Success using a Flash Drive, SD Card or MicroSD with Tablo

It is a 5 year “limited” warranty that covers waterproof, shock-proof, temperature-proof, magnet-proof, and x-Ray-proof.

If your flash fails for any of those reasons your tablo is probably also toast.

I’ll be sure to let everyone here know the outcome. I think it’s also waterproof, but I won’t be testing that.

I’ve worked with computers and electronics for many years. Are there any Tablo Techs watching this thread that concur that a failed USB Flash drive can (would) also “toast” a TABLO? Or am I only risking a failed/damaged flash drive?

It shouldn’t hurt the Tablo itself, but unsupported storage can still cause buffering, failed recordings, and misfiring of auto-delete algorithms as noted.

You’re free to give this a shot, but I think everyone is just saying not to be surprised if weird stuff winds up happening.

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It shouldn’t hurt the Tablo itself,

Excellent! I’ll happily report back on weird stuff and hopefully non-weird stuff. Worst case scenario: I’m $20 poorer at the end.

You’re going to do what you’re going to do… it never mentions read/write lifetime. Testing sites mentions storing files, that’s why it highlights the fast speeds. Store a large video file, read it really fast. Tablo doesn’t store recording in large files. There’s dozens to hundreds of segments stored per recording about 100m each.

Sure it’ll work in the short term, probably great. What will it hurt your tablo, it’s an experiment (probably not much). I guess for $20 you can easily replace it when needed - I can’t wait for you to prove everybody else wrong. It’s about time the world got put in it’s place :poop:

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Yes, you’re right. Flash drive manufacturers don’t report read/write lifetimes. Oddly, SSD manufacturers do report this: 3,000 to 100,000 r/w cycles depending on brand and model.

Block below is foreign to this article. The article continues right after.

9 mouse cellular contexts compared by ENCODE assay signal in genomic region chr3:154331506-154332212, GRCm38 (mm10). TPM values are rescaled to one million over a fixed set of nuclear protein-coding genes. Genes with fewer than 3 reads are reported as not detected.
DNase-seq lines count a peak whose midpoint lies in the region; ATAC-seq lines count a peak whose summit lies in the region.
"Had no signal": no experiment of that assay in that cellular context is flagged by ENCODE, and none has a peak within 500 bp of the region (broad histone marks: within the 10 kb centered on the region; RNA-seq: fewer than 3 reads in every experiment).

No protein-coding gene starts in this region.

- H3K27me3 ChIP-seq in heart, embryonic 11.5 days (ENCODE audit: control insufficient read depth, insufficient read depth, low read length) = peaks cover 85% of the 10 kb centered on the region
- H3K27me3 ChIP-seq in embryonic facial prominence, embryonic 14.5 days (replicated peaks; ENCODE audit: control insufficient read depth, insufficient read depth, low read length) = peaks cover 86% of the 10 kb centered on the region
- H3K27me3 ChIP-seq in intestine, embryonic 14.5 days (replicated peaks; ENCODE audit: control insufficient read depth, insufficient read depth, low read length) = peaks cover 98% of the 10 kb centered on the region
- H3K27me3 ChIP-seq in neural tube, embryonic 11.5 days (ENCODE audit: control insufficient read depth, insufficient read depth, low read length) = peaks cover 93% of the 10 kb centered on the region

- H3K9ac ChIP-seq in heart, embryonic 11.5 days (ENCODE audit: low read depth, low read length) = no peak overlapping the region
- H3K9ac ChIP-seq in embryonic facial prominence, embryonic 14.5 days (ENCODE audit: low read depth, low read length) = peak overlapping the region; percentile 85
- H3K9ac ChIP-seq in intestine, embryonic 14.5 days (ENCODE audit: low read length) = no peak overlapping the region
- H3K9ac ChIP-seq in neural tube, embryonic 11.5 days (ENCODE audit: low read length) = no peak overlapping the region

I don’t really care about proving anyone wrong. I see this as a $20 risk versus a low-cost storage reward.

Not odd at all. SSDs are designed as primary storage for computers, with many read/write cycles. Flash drives are designed for more archival storage (or sneaker net). Very few read/write cycles (comparatively).

Very few read/write cycles

Agreed. SSD Memory is higher quality than Flash memory and SSD has more r/w cycles. However, some USB flash drives can reach 100,000 r/w cycles.

TABLO engineers, might you know how many read/write cycles on the integrated memory in the Tablo Dual 64GB? Does it have a rated lifespan in hours or years?

Interesting, you can buy a USB Flash drive that has SSD characteristics:

Wear leveling is an essential feature in SSDs, but not every USB flash drive on the market has a programmed algorithm in place. This is largely because the amount of flash memory available on a USB flash drive is smaller than a typical SSD. However, not having wear leveling means a USB flash drive can’t be used as efficiently as possible. As a result, for industrial users, wear leveling is a must. Consumer USB flash drives don’t generally come with wear leveling, because it is not usually necessary for the applications these devices are used for. For industrial users, it is necessary to choose an industrial grade USB flash device. Industrial grade devices include wear leveling and other data protection features.”

Very likely a trade secret :speak_no_evil:

I guess if you’re not recording much it’s fine.

But a 1 TB HDD is so cheap these days. Especially when you compare it to the cost of the Tablo unit, and the subscription.

Let us know how it goes.

I will. I’m also going to try this $18 320GB drive from Seagate with one of my Tablos

Lightweight storage needs, minimum cost - got a WD Scorpio Blue WD3200BEVT 320GB from ebay for less than $10 and 2 of these for under $20 Sabrent EC-UST25 Enclosure! Unsupported as in - don’t call us. Not - does not work :laughing:

And no experimenting.

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Do you have a favorite (cheap) enclosure or cable?

Not necessarily “cheap” as affordable. I first found Sabrent enclosure when looking for a 3.5" with a cooling fan. Then got another USB 3.0 - with cooling fan. Used it on my tablo until I got a second one and wanted them to match. I had a WD Blue drive in service, and got a second… to cheap not to. Then found the smaller boxes. These have been running almost 6 months - the 3.5" setup ran over a year.